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This morning we took a trip back to Gordleton Barn to measure a door I had photographed on our last trip in the hope that it might be suitable to replace our inner front door I don’t like. It was too thick.
The amount of rain that has fallen in the last 48 hours let up only briefly this morning, but we went for a forest drive anyway.
Damp ponies, such as these at Wootton, continued to feed on the misty moors,
Whilst I was engrossed in photographing the soggy terrain,
I glimpsed something among the trees that looked a different brown than the bracken.
It turned out to be a pony brunching on holly.
This gave us the idea of lunching at Holmsley Old Station Tea Rooms. My choice was steak and ale pie, chips, Savoy cabbage, carrots and peas. Just look at that gravy; and the wedges supplied with Jackie’s macaroni cheese, bacon, and salad.
I visited the gents which was, of course, situated at the end of the platform.
The harmless looking lions atop the entrance pillars wore lichen masks.
It was in Braggers Lane at Thorney Hill that I became rather mean to a string of be-rugged horses. Stopping to photograph pools leading to a five-barred gate, I noticed these animals far away beside distance trees. Seeing me lean on the gate they scrambled over to me, no doubt expecting to be fed.
There was no such luck, and they looked somewhat forlorn as they watched me return to the car.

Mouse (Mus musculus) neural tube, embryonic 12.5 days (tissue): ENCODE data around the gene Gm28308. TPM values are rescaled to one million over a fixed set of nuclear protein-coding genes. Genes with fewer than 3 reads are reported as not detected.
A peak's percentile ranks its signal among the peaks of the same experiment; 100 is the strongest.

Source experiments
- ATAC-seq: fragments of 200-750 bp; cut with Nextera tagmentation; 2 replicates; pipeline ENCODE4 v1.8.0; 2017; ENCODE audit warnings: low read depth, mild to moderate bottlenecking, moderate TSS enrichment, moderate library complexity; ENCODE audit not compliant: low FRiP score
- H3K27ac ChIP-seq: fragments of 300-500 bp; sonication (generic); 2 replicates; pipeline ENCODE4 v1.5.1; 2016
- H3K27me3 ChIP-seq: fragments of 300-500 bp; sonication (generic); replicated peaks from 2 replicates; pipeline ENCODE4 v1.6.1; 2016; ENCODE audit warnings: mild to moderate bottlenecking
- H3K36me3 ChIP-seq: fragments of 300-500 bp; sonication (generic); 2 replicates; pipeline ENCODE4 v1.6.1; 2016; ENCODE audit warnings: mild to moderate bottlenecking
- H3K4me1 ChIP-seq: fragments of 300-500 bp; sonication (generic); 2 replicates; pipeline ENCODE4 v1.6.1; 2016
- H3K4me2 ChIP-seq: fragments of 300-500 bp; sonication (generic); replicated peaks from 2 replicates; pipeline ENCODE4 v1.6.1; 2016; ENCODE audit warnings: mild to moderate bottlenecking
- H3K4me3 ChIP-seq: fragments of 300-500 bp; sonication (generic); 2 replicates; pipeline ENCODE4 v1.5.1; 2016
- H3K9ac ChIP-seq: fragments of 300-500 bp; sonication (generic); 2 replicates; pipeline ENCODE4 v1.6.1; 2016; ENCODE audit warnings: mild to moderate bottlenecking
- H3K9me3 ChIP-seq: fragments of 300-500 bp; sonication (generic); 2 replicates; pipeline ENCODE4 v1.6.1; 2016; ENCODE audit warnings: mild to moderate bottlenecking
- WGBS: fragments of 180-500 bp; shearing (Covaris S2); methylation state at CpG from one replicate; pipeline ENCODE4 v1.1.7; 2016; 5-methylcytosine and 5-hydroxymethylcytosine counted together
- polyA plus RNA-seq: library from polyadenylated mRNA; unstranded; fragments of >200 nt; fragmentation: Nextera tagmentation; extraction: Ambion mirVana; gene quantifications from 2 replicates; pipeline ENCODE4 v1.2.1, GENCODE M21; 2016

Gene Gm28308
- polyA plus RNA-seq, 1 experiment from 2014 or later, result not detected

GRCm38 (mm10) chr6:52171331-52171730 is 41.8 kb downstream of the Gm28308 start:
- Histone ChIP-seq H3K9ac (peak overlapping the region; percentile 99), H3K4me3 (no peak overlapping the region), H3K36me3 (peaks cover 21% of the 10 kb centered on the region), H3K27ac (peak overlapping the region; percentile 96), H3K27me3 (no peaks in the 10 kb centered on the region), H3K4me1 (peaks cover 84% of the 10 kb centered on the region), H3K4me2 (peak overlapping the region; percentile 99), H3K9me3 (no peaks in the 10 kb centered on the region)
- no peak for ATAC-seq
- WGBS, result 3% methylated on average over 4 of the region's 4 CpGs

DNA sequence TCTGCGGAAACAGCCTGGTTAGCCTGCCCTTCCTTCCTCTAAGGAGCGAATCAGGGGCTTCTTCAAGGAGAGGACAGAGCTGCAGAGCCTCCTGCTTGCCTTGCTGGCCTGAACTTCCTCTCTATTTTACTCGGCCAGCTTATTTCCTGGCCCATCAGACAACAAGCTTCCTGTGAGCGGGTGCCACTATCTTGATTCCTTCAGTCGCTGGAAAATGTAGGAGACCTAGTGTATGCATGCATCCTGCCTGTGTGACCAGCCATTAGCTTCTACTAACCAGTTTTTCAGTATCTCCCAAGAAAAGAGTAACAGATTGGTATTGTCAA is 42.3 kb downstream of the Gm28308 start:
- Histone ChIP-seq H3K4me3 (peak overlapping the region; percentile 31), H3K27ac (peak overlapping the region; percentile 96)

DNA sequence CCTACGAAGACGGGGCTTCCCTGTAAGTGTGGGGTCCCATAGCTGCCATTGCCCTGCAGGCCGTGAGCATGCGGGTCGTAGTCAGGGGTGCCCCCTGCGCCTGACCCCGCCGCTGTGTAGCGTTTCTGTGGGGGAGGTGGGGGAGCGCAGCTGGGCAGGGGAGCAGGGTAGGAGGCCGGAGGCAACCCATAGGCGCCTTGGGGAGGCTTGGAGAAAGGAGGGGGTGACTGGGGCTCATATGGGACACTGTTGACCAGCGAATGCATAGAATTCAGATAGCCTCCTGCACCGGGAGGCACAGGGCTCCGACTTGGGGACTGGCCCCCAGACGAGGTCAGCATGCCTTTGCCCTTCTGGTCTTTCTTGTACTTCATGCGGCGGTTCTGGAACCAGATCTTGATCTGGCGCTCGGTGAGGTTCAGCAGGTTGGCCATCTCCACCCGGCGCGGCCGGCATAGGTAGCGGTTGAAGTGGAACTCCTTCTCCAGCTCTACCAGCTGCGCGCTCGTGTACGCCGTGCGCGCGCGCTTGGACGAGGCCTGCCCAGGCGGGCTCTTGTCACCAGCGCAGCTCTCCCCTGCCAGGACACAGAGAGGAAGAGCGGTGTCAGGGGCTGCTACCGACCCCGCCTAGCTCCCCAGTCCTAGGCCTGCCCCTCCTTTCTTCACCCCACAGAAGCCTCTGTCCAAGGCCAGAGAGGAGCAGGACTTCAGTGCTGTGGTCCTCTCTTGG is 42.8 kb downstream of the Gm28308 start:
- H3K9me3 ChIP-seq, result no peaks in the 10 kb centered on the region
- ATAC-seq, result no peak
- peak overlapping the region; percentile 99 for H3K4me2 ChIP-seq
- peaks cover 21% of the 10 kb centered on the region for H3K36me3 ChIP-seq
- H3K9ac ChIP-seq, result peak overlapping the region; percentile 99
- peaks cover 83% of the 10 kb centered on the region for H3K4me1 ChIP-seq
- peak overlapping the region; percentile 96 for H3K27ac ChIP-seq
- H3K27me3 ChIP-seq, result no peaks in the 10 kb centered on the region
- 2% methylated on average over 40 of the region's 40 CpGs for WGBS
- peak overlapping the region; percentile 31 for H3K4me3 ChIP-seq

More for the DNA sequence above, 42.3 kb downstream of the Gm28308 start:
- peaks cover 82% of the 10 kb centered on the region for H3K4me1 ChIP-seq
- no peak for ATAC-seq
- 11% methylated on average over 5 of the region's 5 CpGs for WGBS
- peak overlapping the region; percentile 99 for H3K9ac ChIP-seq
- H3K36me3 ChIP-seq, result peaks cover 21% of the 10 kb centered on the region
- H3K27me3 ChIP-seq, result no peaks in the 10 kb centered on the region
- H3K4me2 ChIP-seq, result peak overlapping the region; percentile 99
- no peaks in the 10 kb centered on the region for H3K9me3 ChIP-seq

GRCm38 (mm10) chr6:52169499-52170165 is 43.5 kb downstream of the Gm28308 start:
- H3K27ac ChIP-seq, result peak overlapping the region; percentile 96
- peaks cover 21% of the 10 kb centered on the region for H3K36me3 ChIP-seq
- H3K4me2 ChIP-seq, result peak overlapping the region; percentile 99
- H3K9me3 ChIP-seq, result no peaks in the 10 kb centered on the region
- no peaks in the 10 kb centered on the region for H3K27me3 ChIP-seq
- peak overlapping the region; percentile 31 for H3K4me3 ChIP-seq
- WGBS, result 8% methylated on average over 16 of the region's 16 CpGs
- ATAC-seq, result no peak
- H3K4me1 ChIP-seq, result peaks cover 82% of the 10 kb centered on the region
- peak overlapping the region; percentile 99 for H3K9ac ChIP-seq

Cattle in a field alongside Thatchers Lane at Sopley melded rather well with the subdued landscape.
There is a deep ditch along this road. It is now well topped up, and clearly held much attraction for the heron that burst from it every time we approached, flew a bit further, and disappeared down below. Despite keen tracking, I was unable to get a decent shot in. eventually it took off across a field and dropped from sight. We then passed a stream flowing at right angles to the ditch. Sure enough, some distance ahead, was our happy quarry. Alongside the stream ran a footpath. I took it. At last the bird sprang out from the undergrowth and presented me with my final opportunity. This was it. Jackie’s message to my readers is: “That took a lot of effort.”
We crossed from Thatchers Lane into Fish Street at Avon. After a while, Jackie stopped suddenly, backed up a bit, then came to a halt. “They aren’t going to fly away”, she exclaimed. “What is that?”, I asked, peering at a grey mass behind a thorn hedge. “An emu” she replied. These birds, of course, cannot fly. Never having seen one before, I was intrigued by the motion of their necks, as they mimicked the movement of a snake charmer’s cobra, curling low in an arc then stretching upright and repeating the dance.
It will come no surprise to anyone who has seen our lunch that all we required this evening was a small slice of pizza with which I drank a little more Shiraz.